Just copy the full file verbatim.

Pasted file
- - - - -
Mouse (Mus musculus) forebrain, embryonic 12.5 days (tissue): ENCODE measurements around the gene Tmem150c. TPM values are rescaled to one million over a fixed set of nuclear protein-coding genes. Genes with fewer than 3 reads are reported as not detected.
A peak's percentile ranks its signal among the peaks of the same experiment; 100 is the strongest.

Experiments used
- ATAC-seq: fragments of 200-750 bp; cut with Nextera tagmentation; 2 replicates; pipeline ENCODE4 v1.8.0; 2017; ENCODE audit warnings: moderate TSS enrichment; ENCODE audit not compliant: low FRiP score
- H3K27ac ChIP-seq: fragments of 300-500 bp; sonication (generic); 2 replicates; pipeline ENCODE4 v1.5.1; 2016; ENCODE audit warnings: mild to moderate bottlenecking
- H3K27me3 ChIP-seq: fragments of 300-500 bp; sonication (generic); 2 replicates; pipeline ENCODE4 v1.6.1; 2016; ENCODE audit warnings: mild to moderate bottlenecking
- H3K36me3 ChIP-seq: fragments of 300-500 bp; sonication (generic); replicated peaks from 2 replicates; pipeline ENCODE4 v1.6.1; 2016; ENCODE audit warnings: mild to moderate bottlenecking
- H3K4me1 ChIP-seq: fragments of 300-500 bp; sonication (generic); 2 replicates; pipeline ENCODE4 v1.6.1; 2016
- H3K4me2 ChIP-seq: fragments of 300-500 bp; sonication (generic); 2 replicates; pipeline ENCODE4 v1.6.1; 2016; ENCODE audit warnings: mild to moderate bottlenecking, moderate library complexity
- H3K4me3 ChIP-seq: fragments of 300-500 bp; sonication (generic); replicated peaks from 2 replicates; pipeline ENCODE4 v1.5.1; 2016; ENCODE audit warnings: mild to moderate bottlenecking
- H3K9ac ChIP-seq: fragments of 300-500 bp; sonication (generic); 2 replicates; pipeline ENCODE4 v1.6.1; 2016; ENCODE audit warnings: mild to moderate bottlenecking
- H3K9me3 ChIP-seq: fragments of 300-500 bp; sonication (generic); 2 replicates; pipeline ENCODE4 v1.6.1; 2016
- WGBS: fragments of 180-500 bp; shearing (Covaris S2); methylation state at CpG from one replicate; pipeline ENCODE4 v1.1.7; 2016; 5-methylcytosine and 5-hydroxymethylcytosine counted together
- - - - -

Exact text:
Mouse (Mus musculus) forebrain, embryonic 12.5 days (tissue): ENCODE measurements around the gene Tmem150c. TPM values are rescaled to one million over a fixed set of nuclear protein-coding genes. Genes with fewer than 3 reads are reported as not detected.
A peak's percentile ranks its signal among the peaks of the same experiment; 100 is the strongest.

Experiments used
- ATAC-seq: fragments of 200-750 bp; cut with Nextera tagmentation; 2 replicates; pipeline ENCODE4 v1.8.0; 2017; ENCODE audit warnings: moderate TSS enrichment; ENCODE audit not compliant: low FRiP score
- H3K27ac ChIP-seq: fragments of 300-500 bp; sonication (generic); 2 replicates; pipeline ENCODE4 v1.5.1; 2016; ENCODE audit warnings: mild to moderate bottlenecking
- H3K27me3 ChIP-seq: fragments of 300-500 bp; sonication (generic); 2 replicates; pipeline ENCODE4 v1.6.1; 2016; ENCODE audit warnings: mild to moderate bottlenecking
- H3K36me3 ChIP-seq: fragments of 300-500 bp; sonication (generic); replicated peaks from 2 replicates; pipeline ENCODE4 v1.6.1; 2016; ENCODE audit warnings: mild to moderate bottlenecking
- H3K4me1 ChIP-seq: fragments of 300-500 bp; sonication (generic); 2 replicates; pipeline ENCODE4 v1.6.1; 2016
- H3K4me2 ChIP-seq: fragments of 300-500 bp; sonication (generic); 2 replicates; pipeline ENCODE4 v1.6.1; 2016; ENCODE audit warnings: mild to moderate bottlenecking, moderate library complexity
- H3K4me3 ChIP-seq: fragments of 300-500 bp; sonication (generic); replicated peaks from 2 replicates; pipeline ENCODE4 v1.5.1; 2016; ENCODE audit warnings: mild to moderate bottlenecking
- H3K9ac ChIP-seq: fragments of 300-500 bp; sonication (generic); 2 replicates; pipeline ENCODE4 v1.6.1; 2016; ENCODE audit warnings: mild to moderate bottlenecking
- H3K9me3 ChIP-seq: fragments of 300-500 bp; sonication (generic); 2 replicates; pipeline ENCODE4 v1.6.1; 2016
- WGBS: fragments of 180-500 bp; shearing (Covaris S2); methylation state at CpG from one replicate; pipeline ENCODE4 v1.1.7; 2016; 5-methylcytosine and 5-hydroxymethylcytosine counted together